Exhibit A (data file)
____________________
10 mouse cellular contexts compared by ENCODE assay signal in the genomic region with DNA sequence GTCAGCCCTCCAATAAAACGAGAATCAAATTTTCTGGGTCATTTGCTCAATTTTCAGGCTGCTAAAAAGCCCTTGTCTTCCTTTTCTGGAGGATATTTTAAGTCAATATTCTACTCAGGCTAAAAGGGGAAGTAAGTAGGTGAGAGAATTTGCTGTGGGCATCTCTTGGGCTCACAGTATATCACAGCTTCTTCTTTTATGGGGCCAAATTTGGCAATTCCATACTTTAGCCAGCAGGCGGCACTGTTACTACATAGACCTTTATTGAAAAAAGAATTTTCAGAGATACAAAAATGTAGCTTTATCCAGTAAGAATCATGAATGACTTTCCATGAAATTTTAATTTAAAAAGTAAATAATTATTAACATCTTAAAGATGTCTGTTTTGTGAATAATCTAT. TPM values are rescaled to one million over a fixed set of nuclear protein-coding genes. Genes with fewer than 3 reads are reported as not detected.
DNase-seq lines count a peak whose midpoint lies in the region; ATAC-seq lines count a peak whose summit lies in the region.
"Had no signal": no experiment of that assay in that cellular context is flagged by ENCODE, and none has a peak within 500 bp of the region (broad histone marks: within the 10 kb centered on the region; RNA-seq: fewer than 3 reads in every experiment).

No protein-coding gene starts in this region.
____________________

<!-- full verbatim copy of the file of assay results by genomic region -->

10 mouse cellular contexts compared by ENCODE assay signal in the genomic region with DNA sequence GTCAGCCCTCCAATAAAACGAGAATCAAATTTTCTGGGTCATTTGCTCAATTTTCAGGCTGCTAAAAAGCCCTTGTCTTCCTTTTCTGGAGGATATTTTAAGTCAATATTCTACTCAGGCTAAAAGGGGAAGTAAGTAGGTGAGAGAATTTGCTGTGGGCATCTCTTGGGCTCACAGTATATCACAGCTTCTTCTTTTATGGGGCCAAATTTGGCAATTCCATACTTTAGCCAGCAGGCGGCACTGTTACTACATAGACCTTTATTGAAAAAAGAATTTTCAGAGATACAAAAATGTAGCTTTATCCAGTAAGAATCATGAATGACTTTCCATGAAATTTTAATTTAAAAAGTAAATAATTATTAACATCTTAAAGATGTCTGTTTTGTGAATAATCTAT. TPM values are rescaled to one million over a fixed set of nuclear protein-coding genes. Genes with fewer than 3 reads are reported as not detected.
DNase-seq lines count a peak whose midpoint lies in the region; ATAC-seq lines count a peak whose summit lies in the region.
"Had no signal": no experiment of that assay in that cellular context is flagged by ENCODE, and none has a peak within 500 bp of the region (broad histone marks: within the 10 kb centered on the region; RNA-seq: fewer than 3 reads in every experiment).

No protein-coding gene starts in this region.